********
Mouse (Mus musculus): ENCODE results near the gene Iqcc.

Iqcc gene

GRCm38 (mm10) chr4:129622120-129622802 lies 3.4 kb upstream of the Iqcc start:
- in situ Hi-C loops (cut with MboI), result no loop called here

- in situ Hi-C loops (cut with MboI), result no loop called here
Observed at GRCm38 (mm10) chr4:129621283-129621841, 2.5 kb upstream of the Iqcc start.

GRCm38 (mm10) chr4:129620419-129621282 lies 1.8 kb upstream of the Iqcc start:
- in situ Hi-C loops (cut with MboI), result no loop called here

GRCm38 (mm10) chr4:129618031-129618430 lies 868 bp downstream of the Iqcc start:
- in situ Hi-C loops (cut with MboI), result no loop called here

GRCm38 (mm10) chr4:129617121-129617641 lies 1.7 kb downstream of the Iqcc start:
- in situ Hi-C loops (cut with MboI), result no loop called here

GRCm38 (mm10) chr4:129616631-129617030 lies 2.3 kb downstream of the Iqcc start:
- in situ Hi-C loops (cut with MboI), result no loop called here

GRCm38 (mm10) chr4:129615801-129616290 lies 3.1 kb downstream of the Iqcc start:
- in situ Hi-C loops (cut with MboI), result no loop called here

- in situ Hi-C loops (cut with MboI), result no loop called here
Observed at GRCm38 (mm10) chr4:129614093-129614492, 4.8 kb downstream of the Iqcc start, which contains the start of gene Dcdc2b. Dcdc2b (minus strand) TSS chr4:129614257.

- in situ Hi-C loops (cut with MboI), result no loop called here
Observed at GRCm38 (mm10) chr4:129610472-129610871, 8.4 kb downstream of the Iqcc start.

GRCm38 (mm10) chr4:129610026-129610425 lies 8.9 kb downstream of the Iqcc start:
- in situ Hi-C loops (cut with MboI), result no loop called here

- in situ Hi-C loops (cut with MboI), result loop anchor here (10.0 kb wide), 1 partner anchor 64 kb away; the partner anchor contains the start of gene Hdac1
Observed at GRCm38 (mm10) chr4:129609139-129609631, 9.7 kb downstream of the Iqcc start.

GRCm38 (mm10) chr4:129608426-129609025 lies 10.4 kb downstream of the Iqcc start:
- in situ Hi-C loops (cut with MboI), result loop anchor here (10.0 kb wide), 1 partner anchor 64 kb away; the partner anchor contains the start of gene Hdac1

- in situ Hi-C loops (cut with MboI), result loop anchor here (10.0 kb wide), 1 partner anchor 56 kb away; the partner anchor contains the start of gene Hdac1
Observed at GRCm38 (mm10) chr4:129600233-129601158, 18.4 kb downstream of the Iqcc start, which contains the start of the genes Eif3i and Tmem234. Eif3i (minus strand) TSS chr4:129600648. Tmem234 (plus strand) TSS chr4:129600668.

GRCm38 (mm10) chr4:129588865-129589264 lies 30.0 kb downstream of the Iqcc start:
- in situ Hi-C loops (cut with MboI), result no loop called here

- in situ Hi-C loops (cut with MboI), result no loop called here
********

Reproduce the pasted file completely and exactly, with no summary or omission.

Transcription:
Mouse (Mus musculus): ENCODE results near the gene Iqcc.

Iqcc gene

GRCm38 (mm10) chr4:129622120-129622802 lies 3.4 kb upstream of the Iqcc start:
- in situ Hi-C loops (cut with MboI), result no loop called here

- in situ Hi-C loops (cut with MboI), result no loop called here
Observed at GRCm38 (mm10) chr4:129621283-129621841, 2.5 kb upstream of the Iqcc start.

GRCm38 (mm10) chr4:129620419-129621282 lies 1.8 kb upstream of the Iqcc start:
- in situ Hi-C loops (cut with MboI), result no loop called here

GRCm38 (mm10) chr4:129618031-129618430 lies 868 bp downstream of the Iqcc start:
- in situ Hi-C loops (cut with MboI), result no loop called here

GRCm38 (mm10) chr4:129617121-129617641 lies 1.7 kb downstream of the Iqcc start:
- in situ Hi-C loops (cut with MboI), result no loop called here

GRCm38 (mm10) chr4:129616631-129617030 lies 2.3 kb downstream of the Iqcc start:
- in situ Hi-C loops (cut with MboI), result no loop called here

GRCm38 (mm10) chr4:129615801-129616290 lies 3.1 kb downstream of the Iqcc start:
- in situ Hi-C loops (cut with MboI), result no loop called here

- in situ Hi-C loops (cut with MboI), result no loop called here
Observed at GRCm38 (mm10) chr4:129614093-129614492, 4.8 kb downstream of the Iqcc start, which contains the start of gene Dcdc2b. Dcdc2b (minus strand) TSS chr4:129614257.

- in situ Hi-C loops (cut with MboI), result no loop called here
Observed at GRCm38 (mm10) chr4:129610472-129610871, 8.4 kb downstream of the Iqcc start.

GRCm38 (mm10) chr4:129610026-129610425 lies 8.9 kb downstream of the Iqcc start:
- in situ Hi-C loops (cut with MboI), result no loop called here

- in situ Hi-C loops (cut with MboI), result loop anchor here (10.0 kb wide), 1 partner anchor 64 kb away; the partner anchor contains the start of gene Hdac1
Observed at GRCm38 (mm10) chr4:129609139-129609631, 9.7 kb downstream of the Iqcc start.

GRCm38 (mm10) chr4:129608426-129609025 lies 10.4 kb downstream of the Iqcc start:
- in situ Hi-C loops (cut with MboI), result loop anchor here (10.0 kb wide), 1 partner anchor 64 kb away; the partner anchor contains the start of gene Hdac1

- in situ Hi-C loops (cut with MboI), result loop anchor here (10.0 kb wide), 1 partner anchor 56 kb away; the partner anchor contains the start of gene Hdac1
Observed at GRCm38 (mm10) chr4:129600233-129601158, 18.4 kb downstream of the Iqcc start, which contains the start of the genes Eif3i and Tmem234. Eif3i (minus strand) TSS chr4:129600648. Tmem234 (plus strand) TSS chr4:129600668.

GRCm38 (mm10) chr4:129588865-129589264 lies 30.0 kb downstream of the Iqcc start:
- in situ Hi-C loops (cut with MboI), result no loop called here

- in situ Hi-C loops (cut with MboI), result no loop called here